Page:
Toys for Young Robots

Each student will develop a series of programs for the hypothetical series "Toys for Young Robots." These programs will introduce children to computer programming within the context of writing short software toys and games. Each group of programs will feature a series of related short, exciting, well-designed, clearly-documented programs. All programs will be written using Processing.

Select an area of software that you're interested to work within and develop a series of related programs. For example, you could write programs for creating a robot puppet, a series of puzzles or games, a group of sound toys. You can use existing libraries to pursue your ideas (computer vision, 3D graphics, networking) and/or you might write your own classes or libraries to follow other ideas.

This project has the following Parts:

Part 1: Programming research
Part 2: Robot research
Part 3: Ideas
Part 4: Prototypes
Part 5: Refinement

Your work in progress will be documented online using a provided template.
The final work will be documented as a "Toys for Young Robots" website that we will develop as a group.

Weeks 1-2: Part 1, Context research
Working with one partner, explore an unfamiliar programming language used to teach programming to a non-traditional audiences: children, designers, artists. Write samples programs and demo them to the class. Examples languages and environments include Alice, BASIC, Logo, StarLogo, Scratch, Hackety-Hack, NodeBox, Context Free, VVVV, and HyperCard.
Due 12 January

Weeks 1-2: Part 2, Visual research
Select a topic (e.g., novels, movies, toys, contemporary robotics, video games) that give us insight into how robots relate to our culture. Select an area that you already know something about. This research will act as a catalyst for ideas and will provide a deep visual foundation for our work. Develop media elements appropriate for your area. For example, if you're researching contemporary robotics or video games or movies create a collection of videos and share those, if you're researching toys create a PDF of images. Post all material to the course server.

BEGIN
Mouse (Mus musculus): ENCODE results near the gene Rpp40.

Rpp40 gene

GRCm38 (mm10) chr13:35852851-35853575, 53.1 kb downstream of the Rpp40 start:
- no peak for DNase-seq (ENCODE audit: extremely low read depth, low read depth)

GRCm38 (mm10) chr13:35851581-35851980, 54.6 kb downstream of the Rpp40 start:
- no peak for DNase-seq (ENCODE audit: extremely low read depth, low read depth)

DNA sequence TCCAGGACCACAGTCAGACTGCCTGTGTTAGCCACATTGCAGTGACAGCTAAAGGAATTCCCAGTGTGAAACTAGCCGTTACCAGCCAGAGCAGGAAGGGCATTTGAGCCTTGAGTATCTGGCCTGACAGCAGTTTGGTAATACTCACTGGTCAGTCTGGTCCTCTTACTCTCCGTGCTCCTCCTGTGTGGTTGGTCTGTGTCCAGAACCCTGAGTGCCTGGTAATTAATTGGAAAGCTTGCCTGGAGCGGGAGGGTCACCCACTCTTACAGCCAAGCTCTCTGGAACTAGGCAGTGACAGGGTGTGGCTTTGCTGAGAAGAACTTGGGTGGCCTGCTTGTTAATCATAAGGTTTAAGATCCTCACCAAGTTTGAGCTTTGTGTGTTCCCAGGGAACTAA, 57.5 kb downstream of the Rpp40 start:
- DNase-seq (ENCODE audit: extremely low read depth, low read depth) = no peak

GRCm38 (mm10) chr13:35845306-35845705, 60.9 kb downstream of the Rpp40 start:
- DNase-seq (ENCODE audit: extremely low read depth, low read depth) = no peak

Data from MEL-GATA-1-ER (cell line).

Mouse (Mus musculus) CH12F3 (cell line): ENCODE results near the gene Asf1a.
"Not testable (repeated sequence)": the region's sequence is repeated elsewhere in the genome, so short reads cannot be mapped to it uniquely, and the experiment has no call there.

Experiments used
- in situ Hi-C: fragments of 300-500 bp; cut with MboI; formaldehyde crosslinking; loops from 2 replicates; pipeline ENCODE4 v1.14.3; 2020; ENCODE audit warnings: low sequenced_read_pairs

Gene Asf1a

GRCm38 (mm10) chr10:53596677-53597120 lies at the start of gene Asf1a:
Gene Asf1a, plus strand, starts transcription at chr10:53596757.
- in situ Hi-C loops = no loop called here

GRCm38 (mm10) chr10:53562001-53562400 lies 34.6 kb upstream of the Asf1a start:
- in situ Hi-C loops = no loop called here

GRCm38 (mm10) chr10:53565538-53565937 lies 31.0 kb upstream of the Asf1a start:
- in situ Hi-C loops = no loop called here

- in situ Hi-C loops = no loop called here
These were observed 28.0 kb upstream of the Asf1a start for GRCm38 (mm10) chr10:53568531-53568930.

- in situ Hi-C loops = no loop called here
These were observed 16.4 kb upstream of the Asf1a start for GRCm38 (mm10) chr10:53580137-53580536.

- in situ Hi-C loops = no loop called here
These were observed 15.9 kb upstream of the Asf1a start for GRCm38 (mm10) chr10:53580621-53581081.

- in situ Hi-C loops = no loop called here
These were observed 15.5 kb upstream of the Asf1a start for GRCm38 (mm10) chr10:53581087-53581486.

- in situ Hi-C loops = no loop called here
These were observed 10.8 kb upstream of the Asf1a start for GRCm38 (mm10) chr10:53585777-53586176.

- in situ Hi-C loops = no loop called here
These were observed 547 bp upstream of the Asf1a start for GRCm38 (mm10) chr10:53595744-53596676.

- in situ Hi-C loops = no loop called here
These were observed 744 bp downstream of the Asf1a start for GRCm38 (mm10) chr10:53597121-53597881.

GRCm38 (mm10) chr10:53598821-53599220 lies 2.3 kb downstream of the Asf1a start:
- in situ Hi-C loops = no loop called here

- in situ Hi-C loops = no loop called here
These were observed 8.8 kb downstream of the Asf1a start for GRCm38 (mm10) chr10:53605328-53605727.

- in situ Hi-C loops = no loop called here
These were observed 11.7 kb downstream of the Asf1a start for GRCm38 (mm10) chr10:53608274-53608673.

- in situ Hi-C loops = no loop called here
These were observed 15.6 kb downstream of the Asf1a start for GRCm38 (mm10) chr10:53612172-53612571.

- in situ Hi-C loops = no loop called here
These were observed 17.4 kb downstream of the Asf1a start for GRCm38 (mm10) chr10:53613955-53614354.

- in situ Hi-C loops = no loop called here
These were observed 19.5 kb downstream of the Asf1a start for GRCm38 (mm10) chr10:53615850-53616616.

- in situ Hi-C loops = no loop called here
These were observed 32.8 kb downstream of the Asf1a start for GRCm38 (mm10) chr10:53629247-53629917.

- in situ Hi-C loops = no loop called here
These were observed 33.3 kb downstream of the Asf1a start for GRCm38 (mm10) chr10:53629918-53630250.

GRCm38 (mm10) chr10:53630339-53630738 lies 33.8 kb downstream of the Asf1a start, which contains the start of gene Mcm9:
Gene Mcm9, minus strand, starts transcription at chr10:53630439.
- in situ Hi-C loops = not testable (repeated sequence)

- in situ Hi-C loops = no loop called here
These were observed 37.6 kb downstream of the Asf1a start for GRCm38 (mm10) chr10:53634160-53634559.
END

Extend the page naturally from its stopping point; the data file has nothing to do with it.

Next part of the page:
Due 14 January

Week 3: Part 3, Ideas
Decide on a direction to work within and create a series of idea sketches. Create ideas for a series of programs that progress from simple to complex and fit together as a group. For example, the simple programs might create functions or objects that are then utilized in the future programs. Make a plan for a series of between three and nine programs. Start with thumbnail sketches and then move onto storyboards. Explore many ideas and stretch yourself. Make all sketches on 8.5" x 11" paper and make sure they are legible to other people. Thumbnails must be done by hand but storyboards can be created digitally. The purpose of the ideas are to provide a starting point. The ideas will continue to develop throughout the quarter. This is arguably the most critical Part of the process; don't cut corners.
Due 21 January

Weeks 4-6: Part 4, Prototypes
Create a prototype for each of your programs. Before starting the prototypes, write a verbal description for each program and create a calendar for finishing the work by the deadline. Include deadlines for each class on the calendar. This document is due on Monday, Jan 26. Remember the goal for all programs, they must all be short, exciting, well-designed, clearly-documented.
Due 11 February

Weeks 7-11: Part 5, Refinement
Refine each program and the series of programs as a whole. Before starting the refinements, write a verbal description for each program and create a calendar for finishing the work by the deadline. Include deadlines for each class on the calendar. This document is due on Wednesday, Feb 18.
Due 18 March